b. if the third and fourth signal transitions are not coincident, adjusting the second delay period.
13. The method of claim 10, wherein instantiating a coincidence detector comprises configuring a programmable logic device to include the coincidence detector.
14. A method of synchronizing signal transitions on first and second test leads of a circuit tester, the method comprising:
a. instantiating a coincidence detector on an integrated circuit, the coincidence detector having first and second detector input terminals and an output terminal;
b. connecting the first and second detector input terminals to respective ones of the first and second test leads;
c. generating a first signal transition on the first test lead and a second signal transition on the second test lead, the first signal transition separated from the second signal transition by a delay period;
d. monitoring the output terminal of the coincidence detector to determine whether the first and second signal transitions are coincident; and
e. if the first and second signal transitions are not coincident, adjusting the delay period.
15. A system comprising:
a. a circuit tester having:
i. a first test channel providing a first test signal on a first tester output lead; and
ii. a second test channel providing a second test signal on a second tester output lead;
b. a device under test (DUT) including:
i. a first DUT input pin connected to the first tester output lead and receiving the first test signal;
ii. a second DUT input pin connected to the second tester output lead and receiving the second test signal; and
iii. a coincidence detector having a first detector input node receiving the first test signal, a second detector input node receiving the second test signal, and a detector output node.
16. The system of claim 15, wherein the circuit tester further includes a tester input lead, and wherein the DUT includes a DUT output pin connected to the tester input lead.
17. The system of claim 15, wherein the DUT is a programmable logic device configured to include the coincidence detector.
18. The system of claim 15, wherein the DUT further comprises:
a. third and fourth DUT input pins; and
b. a second coincidence detector having first and second detector input nodes connected to the respective third and fourth DUT input pins.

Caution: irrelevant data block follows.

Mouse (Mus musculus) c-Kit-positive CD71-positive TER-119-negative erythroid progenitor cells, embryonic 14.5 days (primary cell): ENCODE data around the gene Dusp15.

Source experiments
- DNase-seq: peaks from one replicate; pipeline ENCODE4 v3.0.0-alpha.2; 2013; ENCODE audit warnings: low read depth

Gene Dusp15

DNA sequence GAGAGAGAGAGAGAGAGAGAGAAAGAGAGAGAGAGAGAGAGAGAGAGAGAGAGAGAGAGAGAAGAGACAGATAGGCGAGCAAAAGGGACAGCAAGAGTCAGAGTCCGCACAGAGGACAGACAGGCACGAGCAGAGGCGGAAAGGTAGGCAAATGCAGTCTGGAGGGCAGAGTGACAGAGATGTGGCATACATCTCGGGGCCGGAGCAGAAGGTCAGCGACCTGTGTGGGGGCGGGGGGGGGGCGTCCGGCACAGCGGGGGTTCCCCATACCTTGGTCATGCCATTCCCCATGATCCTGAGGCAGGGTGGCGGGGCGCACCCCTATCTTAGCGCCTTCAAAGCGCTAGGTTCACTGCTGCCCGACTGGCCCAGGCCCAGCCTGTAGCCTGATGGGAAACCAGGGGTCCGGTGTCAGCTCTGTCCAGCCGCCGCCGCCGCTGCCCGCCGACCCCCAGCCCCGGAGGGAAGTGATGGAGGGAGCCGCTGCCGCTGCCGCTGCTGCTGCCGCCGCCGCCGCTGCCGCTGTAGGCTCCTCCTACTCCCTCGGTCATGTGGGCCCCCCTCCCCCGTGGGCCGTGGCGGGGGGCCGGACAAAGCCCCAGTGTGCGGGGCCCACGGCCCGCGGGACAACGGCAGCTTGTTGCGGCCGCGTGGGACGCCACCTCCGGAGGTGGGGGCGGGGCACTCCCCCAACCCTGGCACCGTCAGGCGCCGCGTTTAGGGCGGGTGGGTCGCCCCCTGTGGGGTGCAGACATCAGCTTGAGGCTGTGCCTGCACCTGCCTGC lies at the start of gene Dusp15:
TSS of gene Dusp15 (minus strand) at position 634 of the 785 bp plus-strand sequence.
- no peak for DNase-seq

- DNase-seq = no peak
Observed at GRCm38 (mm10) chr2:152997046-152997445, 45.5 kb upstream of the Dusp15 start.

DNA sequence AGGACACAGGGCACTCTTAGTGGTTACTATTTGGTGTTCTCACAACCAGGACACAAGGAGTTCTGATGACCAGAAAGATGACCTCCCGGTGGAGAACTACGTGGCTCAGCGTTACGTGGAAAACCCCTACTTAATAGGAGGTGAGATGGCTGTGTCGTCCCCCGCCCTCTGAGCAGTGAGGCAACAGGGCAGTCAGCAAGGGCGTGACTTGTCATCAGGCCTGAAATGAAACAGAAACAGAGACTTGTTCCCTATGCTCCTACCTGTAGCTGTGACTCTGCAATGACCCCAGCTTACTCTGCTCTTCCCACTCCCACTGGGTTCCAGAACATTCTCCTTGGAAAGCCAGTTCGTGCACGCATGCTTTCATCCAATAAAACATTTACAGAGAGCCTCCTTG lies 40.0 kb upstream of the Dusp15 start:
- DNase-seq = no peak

19. The system of claim 15, wherein the first test signal includes a first signal transition on the first tester output lead and the second test signal includes a second signal transition on the second tester output lead, and wherein the coincidence detector determines whether the first and second signal transitions arrive at the first and second detector input nodes simultaneously.
20. The system of claim 15, wherein the coincidence detector includes a sequential logic element having a sequential-logic-element output terminal connected to the detector output node.
Description
FIELD OF THE INVENTION

This invention relates generally to automatic test equipment for integrated circuits, and in particular to methods and circuits for precisely placing signal transitions for use in testing integrated circuits.

BACKGROUND

Most semiconductor devices are tested at least once using some form of automated test equipment (generally, a “tester”). Modern semiconductor chips have many pins and, to fully test the semiconductor device, the tester must generate and measure signals for all of these pins simultaneously.

Testers generally have a “per-pin” architecture in which separate “channels” within the tester generate or measure one signal corresponding to a single input or output pin on a device under test. Each channel is separately controlled to generate or measure a different signal. A pattern generator, the function of which is to send commands to each channel to generate or measure one test signal for each of many test periods, controls the various channels. Each channel generally contains at least one edge generator programmed to generate a signal transition, or “edge,” at a certain time relative to the start of each test period.